"The women of Bikini Kill let guitarist Billy Karren be in their feminist punk band, but only if he's willing to just "do some shit." Being a feminist dude is like that. We may ask you to "do some shit" for the band, but you don't get to be Kathleen Hannah."--@heatherurehere


Wednesday, June 13, 2012

Girls With Slingshots (...and Boys with Feelings)

One of my fave webcomics of the moment is Danielle Corsetto's Girls with Slingshots.  It's a sort of ongoing slice-of-life comic about a group of friends (and enemies?), centering around a main character who is a struggling writer.  I enjoy it because it's beautifully drawn, very often full of bawdy humor, and, like most great comic strips, manages to do all of that and still have a lot of insight into the human condition. Add to that the fact that it's got a bunch of queer characters, isn't just white people, and manages to somehow insert into a fairly realistic world a talking, alcoholic cactus and a ghost cat, and, well, it's just a winner.

As the title of the strip might indicate, it also delves into gender stereotypes quite often, mostly in funny, subtle, and positive ways. Lately part of the storyline has included Hazel, one of the central characters, having to "grow up" a little, as folks around her are doing some growing, and she's beginning to be left behind.  And one of the most fascinating things to come out of this plot, for me, has to do with seeing men in the strip behave in ways that we don't often see in pop culture--Corsetto shows us that there are men who are working on growing up, and looking for partners who are ready to grow up as well:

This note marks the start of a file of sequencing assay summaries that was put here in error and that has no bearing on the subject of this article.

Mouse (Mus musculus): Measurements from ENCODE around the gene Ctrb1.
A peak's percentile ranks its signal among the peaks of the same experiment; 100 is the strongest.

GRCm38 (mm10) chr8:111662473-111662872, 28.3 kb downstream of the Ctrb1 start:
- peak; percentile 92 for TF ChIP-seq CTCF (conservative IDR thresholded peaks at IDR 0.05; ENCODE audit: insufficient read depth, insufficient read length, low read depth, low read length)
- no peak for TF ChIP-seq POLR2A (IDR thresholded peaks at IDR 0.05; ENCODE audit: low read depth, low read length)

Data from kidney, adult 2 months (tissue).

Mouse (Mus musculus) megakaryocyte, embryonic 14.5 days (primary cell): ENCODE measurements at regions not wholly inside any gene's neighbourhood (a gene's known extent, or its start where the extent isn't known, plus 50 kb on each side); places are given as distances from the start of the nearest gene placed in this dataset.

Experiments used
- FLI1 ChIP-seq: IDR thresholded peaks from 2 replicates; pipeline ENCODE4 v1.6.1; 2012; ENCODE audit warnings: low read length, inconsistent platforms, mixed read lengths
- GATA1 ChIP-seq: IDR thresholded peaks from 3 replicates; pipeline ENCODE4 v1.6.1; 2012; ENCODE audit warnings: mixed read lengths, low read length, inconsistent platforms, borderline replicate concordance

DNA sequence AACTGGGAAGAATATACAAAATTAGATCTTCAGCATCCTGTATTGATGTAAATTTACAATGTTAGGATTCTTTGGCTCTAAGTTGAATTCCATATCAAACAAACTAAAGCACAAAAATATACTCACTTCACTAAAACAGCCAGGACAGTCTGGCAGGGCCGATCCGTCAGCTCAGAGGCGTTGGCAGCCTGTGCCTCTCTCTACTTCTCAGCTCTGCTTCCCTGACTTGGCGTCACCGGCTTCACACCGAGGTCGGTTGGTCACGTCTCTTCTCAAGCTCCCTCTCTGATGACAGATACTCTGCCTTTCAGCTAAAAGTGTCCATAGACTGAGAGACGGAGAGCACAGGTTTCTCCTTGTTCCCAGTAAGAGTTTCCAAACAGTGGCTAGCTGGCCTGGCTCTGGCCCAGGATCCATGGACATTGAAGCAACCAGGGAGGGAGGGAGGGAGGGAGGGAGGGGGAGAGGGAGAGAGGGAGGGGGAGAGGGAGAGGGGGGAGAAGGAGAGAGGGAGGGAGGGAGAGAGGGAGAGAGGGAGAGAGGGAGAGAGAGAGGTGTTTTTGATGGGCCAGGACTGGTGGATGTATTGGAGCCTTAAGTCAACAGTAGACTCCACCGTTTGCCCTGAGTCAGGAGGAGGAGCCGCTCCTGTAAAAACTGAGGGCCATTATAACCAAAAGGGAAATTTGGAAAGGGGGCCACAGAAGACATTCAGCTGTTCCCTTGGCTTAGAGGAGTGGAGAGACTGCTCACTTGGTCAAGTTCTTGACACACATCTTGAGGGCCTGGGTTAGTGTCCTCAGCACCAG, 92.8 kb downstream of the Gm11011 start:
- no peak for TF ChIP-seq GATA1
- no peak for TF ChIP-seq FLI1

Compare this with the ubiquitous trope of men-who-won't-grow-up that we see so often, and you have a refreshing view of men as (gasp!) mufti-faceted human beings.  The cherry on top of all of this is that Corsetto has a real handle on the fact that men are currently dealing with shifting ideas of masculinity--men are more often recognizing that they can have emotions, and express them, but we also exist in a world where we're not quite comfortable with all of that yet.  So, when Zach heads to the bar, hoping he'll see his buddy there so he can talk about his life, he gets some friendly ribbing for it, first from the bartender:
...and then from his friend:



But then he does get to talk about his feelings, like, y'know, a person:


 It's realistic, and refreshing, and I wish more folks explored this stuff in comic strips. Go check out Girls with Slingshots.  Heck, go buy some stuff from Corsetto!
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